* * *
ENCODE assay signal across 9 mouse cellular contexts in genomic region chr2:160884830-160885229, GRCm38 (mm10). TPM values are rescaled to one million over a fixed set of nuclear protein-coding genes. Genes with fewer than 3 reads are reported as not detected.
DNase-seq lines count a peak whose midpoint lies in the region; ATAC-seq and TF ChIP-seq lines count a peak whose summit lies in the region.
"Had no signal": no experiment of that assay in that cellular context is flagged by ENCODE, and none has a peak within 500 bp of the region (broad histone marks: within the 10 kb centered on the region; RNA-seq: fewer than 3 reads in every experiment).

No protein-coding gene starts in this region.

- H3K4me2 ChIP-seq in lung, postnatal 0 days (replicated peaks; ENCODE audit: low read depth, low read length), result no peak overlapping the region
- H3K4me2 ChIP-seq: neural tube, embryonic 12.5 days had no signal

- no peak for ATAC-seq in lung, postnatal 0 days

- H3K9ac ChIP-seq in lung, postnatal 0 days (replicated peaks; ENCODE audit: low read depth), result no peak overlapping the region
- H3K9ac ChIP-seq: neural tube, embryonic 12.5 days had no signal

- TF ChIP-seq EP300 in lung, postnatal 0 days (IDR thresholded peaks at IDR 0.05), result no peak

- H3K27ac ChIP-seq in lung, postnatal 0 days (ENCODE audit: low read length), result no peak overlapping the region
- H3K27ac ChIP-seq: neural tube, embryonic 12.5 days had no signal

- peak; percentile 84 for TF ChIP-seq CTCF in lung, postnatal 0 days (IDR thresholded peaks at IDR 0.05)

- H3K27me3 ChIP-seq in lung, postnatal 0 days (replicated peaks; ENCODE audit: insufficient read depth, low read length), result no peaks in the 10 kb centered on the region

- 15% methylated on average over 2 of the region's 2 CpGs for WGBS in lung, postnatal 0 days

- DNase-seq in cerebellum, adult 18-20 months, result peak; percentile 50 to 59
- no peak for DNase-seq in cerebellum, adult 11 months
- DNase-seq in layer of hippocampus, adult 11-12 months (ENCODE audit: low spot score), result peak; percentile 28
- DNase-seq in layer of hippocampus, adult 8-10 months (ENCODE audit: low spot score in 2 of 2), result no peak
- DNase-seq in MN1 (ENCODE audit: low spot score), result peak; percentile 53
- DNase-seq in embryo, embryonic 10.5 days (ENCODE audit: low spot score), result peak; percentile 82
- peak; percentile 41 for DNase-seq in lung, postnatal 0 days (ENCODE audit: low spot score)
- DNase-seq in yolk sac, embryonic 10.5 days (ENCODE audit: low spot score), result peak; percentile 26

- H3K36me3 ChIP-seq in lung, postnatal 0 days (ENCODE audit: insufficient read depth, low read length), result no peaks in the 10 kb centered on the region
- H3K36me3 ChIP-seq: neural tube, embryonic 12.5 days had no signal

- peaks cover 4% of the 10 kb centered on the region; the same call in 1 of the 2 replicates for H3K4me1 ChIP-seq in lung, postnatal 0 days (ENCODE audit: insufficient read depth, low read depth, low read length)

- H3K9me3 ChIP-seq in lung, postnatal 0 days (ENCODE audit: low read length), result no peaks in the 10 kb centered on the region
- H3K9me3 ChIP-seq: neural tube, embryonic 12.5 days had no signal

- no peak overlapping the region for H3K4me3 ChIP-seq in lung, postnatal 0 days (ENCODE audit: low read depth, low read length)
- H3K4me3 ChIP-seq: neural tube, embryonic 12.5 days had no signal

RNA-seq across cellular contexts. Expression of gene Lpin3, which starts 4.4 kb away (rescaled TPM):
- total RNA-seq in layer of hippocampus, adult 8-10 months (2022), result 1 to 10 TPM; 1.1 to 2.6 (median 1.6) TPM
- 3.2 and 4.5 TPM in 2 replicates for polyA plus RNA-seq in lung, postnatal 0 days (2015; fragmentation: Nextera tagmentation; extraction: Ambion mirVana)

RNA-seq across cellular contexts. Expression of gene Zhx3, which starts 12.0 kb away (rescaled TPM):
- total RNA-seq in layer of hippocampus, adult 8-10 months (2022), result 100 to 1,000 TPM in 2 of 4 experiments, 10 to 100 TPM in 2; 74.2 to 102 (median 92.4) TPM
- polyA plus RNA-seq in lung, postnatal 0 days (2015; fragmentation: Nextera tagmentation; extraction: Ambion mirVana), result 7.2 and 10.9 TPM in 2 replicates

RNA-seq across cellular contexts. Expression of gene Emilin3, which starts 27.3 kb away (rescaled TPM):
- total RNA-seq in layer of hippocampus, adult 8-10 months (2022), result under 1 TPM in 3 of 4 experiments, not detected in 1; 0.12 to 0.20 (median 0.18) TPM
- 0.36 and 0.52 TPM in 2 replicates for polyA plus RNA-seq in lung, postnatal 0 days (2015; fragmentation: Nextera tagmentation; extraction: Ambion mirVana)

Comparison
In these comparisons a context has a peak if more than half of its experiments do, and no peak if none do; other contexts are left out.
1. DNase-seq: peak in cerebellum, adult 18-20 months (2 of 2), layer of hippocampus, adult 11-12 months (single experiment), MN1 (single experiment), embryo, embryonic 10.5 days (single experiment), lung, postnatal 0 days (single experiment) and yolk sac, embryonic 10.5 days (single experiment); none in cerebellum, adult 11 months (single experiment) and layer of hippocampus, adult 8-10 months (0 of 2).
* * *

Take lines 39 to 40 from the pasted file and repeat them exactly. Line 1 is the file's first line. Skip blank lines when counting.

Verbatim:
- 0.36 and 0.52 TPM in 2 replicates for polyA plus RNA-seq in lung, postnatal 0 days (2015; fragmentation: Nextera tagmentation; extraction: Ambion mirVana)

Comparison